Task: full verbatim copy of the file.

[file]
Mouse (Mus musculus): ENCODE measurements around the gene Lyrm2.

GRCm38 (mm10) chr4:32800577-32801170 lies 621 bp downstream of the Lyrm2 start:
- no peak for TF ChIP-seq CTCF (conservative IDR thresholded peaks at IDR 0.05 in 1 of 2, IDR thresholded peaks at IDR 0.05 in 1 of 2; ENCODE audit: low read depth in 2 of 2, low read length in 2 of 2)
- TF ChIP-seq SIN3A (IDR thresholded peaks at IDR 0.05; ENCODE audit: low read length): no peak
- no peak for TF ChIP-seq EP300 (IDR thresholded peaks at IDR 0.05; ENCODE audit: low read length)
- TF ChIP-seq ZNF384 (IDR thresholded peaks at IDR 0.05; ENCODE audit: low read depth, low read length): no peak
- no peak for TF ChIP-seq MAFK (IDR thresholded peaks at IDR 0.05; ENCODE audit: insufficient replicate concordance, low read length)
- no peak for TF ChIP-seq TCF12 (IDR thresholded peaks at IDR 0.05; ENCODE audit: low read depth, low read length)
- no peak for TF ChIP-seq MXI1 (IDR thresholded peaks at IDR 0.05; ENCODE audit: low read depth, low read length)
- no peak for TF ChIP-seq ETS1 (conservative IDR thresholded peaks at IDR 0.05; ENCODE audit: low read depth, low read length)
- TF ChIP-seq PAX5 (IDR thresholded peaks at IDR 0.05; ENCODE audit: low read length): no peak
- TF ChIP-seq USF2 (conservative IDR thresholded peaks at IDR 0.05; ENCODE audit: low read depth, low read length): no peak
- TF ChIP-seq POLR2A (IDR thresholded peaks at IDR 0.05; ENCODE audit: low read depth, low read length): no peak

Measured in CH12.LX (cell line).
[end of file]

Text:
Mouse (Mus musculus): ENCODE measurements around the gene Lyrm2.

GRCm38 (mm10) chr4:32800577-32801170 lies 621 bp downstream of the Lyrm2 start:
- no peak for TF ChIP-seq CTCF (conservative IDR thresholded peaks at IDR 0.05 in 1 of 2, IDR thresholded peaks at IDR 0.05 in 1 of 2; ENCODE audit: low read depth in 2 of 2, low read length in 2 of 2)
- TF ChIP-seq SIN3A (IDR thresholded peaks at IDR 0.05; ENCODE audit: low read length): no peak
- no peak for TF ChIP-seq EP300 (IDR thresholded peaks at IDR 0.05; ENCODE audit: low read length)
- TF ChIP-seq ZNF384 (IDR thresholded peaks at IDR 0.05; ENCODE audit: low read depth, low read length): no peak
- no peak for TF ChIP-seq MAFK (IDR thresholded peaks at IDR 0.05; ENCODE audit: insufficient replicate concordance, low read length)
- no peak for TF ChIP-seq TCF12 (IDR thresholded peaks at IDR 0.05; ENCODE audit: low read depth, low read length)
- no peak for TF ChIP-seq MXI1 (IDR thresholded peaks at IDR 0.05; ENCODE audit: low read depth, low read length)
- no peak for TF ChIP-seq ETS1 (conservative IDR thresholded peaks at IDR 0.05; ENCODE audit: low read depth, low read length)
- TF ChIP-seq PAX5 (IDR thresholded peaks at IDR 0.05; ENCODE audit: low read length): no peak
- TF ChIP-seq USF2 (conservative IDR thresholded peaks at IDR 0.05; ENCODE audit: low read depth, low read length): no peak
- TF ChIP-seq POLR2A (IDR thresholded peaks at IDR 0.05; ENCODE audit: low read depth, low read length): no peak

Measured in CH12.LX (cell line).